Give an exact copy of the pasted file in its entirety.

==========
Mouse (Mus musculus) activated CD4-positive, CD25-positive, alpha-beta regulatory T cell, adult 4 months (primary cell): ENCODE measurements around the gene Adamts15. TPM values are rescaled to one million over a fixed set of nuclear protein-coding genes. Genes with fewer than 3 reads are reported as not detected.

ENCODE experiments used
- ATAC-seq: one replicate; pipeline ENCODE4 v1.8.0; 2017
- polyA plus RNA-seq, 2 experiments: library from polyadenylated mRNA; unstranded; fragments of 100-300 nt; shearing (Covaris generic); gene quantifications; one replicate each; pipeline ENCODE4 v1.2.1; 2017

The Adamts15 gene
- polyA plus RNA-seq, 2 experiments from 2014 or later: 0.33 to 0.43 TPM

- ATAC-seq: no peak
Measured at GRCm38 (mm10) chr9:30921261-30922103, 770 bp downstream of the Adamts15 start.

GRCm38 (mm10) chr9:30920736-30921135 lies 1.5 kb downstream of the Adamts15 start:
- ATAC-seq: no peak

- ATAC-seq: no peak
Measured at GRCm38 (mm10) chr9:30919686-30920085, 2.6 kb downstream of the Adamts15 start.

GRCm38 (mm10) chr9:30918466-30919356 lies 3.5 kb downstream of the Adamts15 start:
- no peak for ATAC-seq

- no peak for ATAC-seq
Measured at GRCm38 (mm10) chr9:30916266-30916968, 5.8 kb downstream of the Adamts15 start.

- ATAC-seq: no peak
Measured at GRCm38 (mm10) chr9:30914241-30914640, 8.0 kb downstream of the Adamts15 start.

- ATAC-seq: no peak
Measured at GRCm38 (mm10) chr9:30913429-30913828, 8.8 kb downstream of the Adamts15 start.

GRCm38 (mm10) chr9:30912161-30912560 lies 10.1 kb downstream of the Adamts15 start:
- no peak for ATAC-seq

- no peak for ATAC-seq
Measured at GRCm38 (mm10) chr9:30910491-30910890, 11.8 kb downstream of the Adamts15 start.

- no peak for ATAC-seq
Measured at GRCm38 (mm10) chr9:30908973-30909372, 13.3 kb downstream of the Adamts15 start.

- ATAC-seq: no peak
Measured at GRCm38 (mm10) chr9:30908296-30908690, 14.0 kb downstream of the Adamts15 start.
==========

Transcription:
Mouse (Mus musculus) activated CD4-positive, CD25-positive, alpha-beta regulatory T cell, adult 4 months (primary cell): ENCODE measurements around the gene Adamts15. TPM values are rescaled to one million over a fixed set of nuclear protein-coding genes. Genes with fewer than 3 reads are reported as not detected.

ENCODE experiments used
- ATAC-seq: one replicate; pipeline ENCODE4 v1.8.0; 2017
- polyA plus RNA-seq, 2 experiments: library from polyadenylated mRNA; unstranded; fragments of 100-300 nt; shearing (Covaris generic); gene quantifications; one replicate each; pipeline ENCODE4 v1.2.1; 2017

The Adamts15 gene
- polyA plus RNA-seq, 2 experiments from 2014 or later: 0.33 to 0.43 TPM

- ATAC-seq: no peak
Measured at GRCm38 (mm10) chr9:30921261-30922103, 770 bp downstream of the Adamts15 start.

GRCm38 (mm10) chr9:30920736-30921135 lies 1.5 kb downstream of the Adamts15 start:
- ATAC-seq: no peak

- ATAC-seq: no peak
Measured at GRCm38 (mm10) chr9:30919686-30920085, 2.6 kb downstream of the Adamts15 start.

GRCm38 (mm10) chr9:30918466-30919356 lies 3.5 kb downstream of the Adamts15 start:
- no peak for ATAC-seq

- no peak for ATAC-seq
Measured at GRCm38 (mm10) chr9:30916266-30916968, 5.8 kb downstream of the Adamts15 start.

- ATAC-seq: no peak
Measured at GRCm38 (mm10) chr9:30914241-30914640, 8.0 kb downstream of the Adamts15 start.

- ATAC-seq: no peak
Measured at GRCm38 (mm10) chr9:30913429-30913828, 8.8 kb downstream of the Adamts15 start.

GRCm38 (mm10) chr9:30912161-30912560 lies 10.1 kb downstream of the Adamts15 start:
- no peak for ATAC-seq

- no peak for ATAC-seq
Measured at GRCm38 (mm10) chr9:30910491-30910890, 11.8 kb downstream of the Adamts15 start.

- no peak for ATAC-seq
Measured at GRCm38 (mm10) chr9:30908973-30909372, 13.3 kb downstream of the Adamts15 start.

- ATAC-seq: no peak
Measured at GRCm38 (mm10) chr9:30908296-30908690, 14.0 kb downstream of the Adamts15 start.